19 August 2013

Fall of Men *Eyeroll*

It is incredibly obvious that we live in an andrarchy. Men have a massive power differential over women. The humor of the following is a prime example of this fact:

Image from I Waste So Much Time, content from Saturday Night Live
We can look at every single president of the United States.

Or every Vice President of the United States. Or every Secretary General of the United Nations. Currently only three of the nine Supreme Court justices are women (the most in its history), and only one other woman has ever served on the Supreme Court. Congressional diversity is the highest it has ever been, and by highest for example only 81 of the 435 Representatives are women.

We see gender disparities all over the place, and they are very clear empirically. For example, women experience gender bias in STEM fields:

"Science faculty's subtle gender biases favor male students"
The gender gap certainly exists in wages, board positions, and CEO positions. This is particularly odd, because:
"Aside from fairness issues, gender pay discrimination is not economically healthy because companies are better off when they have more women in management roles. CNBC quotes a 2011 survey by Catalyst showing that company boards made up of 19 to 44 percent women achieved 26 percent more return on invested capital than those firms with no women board members. It also makes it difficult to recruit women to these high responsibility positions when they know they'll be paid less than their male counterparts." (The Gender Pay Gap: It Affects Us All)
Systematic sexism is real and alive. If men still aren't opening their eyes to the issue, then I'm going to have to pass them on to Greta Christina to give some examples of how men are hurt by the andrarchy and sexism. Some of her articles on the subject include: "How Sexism Hurts Men: 'Undateable'",  "How Sexism Hurts Men, Part 2: Why do I Care", and "5 Stupid, Unfair and Sexist Things Expected of Men."

Andarchy is alive.

Yet I see articles like "School has Become Too Hostile to Boys."

I think part of the article is well-taken, namely that zero-tolerance policies rarely make sense. But then there is this part:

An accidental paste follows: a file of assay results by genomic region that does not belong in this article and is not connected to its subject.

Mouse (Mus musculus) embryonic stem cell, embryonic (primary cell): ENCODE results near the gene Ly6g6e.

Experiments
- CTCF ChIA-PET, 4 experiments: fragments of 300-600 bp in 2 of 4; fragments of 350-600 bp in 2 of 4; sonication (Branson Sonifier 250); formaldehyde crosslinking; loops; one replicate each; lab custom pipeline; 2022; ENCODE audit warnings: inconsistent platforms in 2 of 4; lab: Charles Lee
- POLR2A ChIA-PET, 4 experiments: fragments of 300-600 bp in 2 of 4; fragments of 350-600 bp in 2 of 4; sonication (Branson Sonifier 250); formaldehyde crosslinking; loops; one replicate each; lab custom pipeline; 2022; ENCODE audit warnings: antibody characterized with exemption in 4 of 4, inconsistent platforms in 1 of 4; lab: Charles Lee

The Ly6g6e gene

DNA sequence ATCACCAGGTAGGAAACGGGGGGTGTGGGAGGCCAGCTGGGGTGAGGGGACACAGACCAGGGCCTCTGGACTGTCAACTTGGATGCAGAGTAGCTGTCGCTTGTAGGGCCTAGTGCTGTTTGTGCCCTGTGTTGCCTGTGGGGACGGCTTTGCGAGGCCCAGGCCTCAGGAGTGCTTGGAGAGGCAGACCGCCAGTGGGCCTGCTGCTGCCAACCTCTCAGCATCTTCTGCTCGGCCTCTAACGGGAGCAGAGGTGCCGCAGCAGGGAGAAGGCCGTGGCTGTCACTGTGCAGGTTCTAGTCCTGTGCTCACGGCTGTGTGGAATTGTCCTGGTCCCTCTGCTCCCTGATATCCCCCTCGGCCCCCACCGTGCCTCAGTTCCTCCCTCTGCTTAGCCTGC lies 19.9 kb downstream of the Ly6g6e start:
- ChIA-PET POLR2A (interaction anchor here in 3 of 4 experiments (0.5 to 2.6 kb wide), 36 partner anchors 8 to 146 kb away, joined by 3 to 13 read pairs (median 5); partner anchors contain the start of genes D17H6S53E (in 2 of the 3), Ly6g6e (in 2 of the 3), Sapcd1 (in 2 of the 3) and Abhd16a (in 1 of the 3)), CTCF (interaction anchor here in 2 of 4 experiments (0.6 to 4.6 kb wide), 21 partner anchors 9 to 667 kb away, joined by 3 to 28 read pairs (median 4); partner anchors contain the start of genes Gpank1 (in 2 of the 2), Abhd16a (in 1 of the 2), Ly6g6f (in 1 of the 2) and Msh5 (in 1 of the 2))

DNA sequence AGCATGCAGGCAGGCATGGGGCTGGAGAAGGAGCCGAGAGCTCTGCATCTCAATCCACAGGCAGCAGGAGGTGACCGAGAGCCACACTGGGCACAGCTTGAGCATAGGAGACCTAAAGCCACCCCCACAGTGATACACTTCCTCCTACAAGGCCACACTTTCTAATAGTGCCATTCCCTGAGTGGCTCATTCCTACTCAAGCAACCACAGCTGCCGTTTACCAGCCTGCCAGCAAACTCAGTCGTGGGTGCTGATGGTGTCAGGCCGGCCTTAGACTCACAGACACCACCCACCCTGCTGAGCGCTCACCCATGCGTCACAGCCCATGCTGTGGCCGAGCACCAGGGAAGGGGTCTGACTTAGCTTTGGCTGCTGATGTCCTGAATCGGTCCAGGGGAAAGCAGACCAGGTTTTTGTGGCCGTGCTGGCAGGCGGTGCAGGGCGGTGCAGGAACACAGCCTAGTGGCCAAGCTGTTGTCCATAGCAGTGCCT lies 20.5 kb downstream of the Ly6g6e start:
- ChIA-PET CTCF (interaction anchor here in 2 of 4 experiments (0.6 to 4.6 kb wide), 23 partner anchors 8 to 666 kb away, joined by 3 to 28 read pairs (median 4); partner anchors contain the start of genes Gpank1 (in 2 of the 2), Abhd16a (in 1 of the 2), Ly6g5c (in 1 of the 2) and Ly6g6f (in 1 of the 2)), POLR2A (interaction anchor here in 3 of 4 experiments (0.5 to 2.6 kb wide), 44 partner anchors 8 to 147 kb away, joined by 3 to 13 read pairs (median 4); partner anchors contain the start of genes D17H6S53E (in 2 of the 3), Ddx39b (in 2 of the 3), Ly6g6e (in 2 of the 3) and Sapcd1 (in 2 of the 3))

"On the other hand, millions of boys are struggling academically. A large and growing male cohort is falling behind in grades and disengaged from school. College has never been more important to a young person’s life prospects, and today boys are far less likely than girls to pursue education beyond high school." ("School has Become Too Hostile to Boys")
My first reaction is to pull a page from Ruth Bader Ginsburg:
"...I’m sometimes asked when will there be enough [women on the Supreme Court] and I say when there are nine..." After all, as she notes, there have been nine men on the Supreme Court ("Ginsburg Wants to See All Female Supreme Court")
Yet in that same paragraph it get's even crazier, stating:
"As our schools become more risk averse, the gender gap favoring girls is threatening to become a chasm." ("School has Become Too Hostile to Boys")
Yes, there is a gender gap in education. Yet a gap at one level doesn't mean the gap persists throughout the entire system. Women may be higher achieving in primary, secondary, and even post-secondary education, but as I showed before that isn't translating into women gaining an advantage over men. As one report notes:
"In most science disciplines studied, the percentage of women among recent PhD recipients is much higher than their percentage among assistant professors, the typical rank of recently hired faculty. Even in disciplines where women outnumber men earning PhDs, the percentage of assistant professors who are White male is greater than females." (A National Analysis of Diversity in Science and Engineering Faculties at Research Universities)
Women essentially have to outperform men just to be considered equal to them. So even if women are outperforming men in school, that doesn't really change the male-centric system we live in. I also feel the need to point out that these are not biological, but cultural disparities.

I just don't get where I am suppose to feel sorry for men, or to even feel like men are getting left behind. There has been talk about the "Fall of Men," yet I kind of want somebody to explain why I should give this any credence? We live in a society that systematically oppressed women, and that systematic oppression is clear and empirical. I have a hard time seeing any disadvantage a man feels being the result of anything other than the andrarchy that favors said man in the first place (what I mean to say here is you may be able to give examples of men being disadvantaged or underrepresented in an area considered feminine and emasculating men who enter it, but that is still anti-female sexism at play). Anybody want to offer some thoughts?

3 comments:

  1. Just for a disclaimer, if this is particularly rambly or scatter-brained it probably has to do with me choosing to write this after having wrapped up moving...

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  2. Hi,
    You have a great site here. I'm the artist that created those presidential portraits you've used in this post. Can you please remove that image? I'm trying to stop the spread of my artwork, as it's already been used without my permission a million times.
    Thank you,
    Kelly O'Connell
    kellyceline.com

    ReplyDelete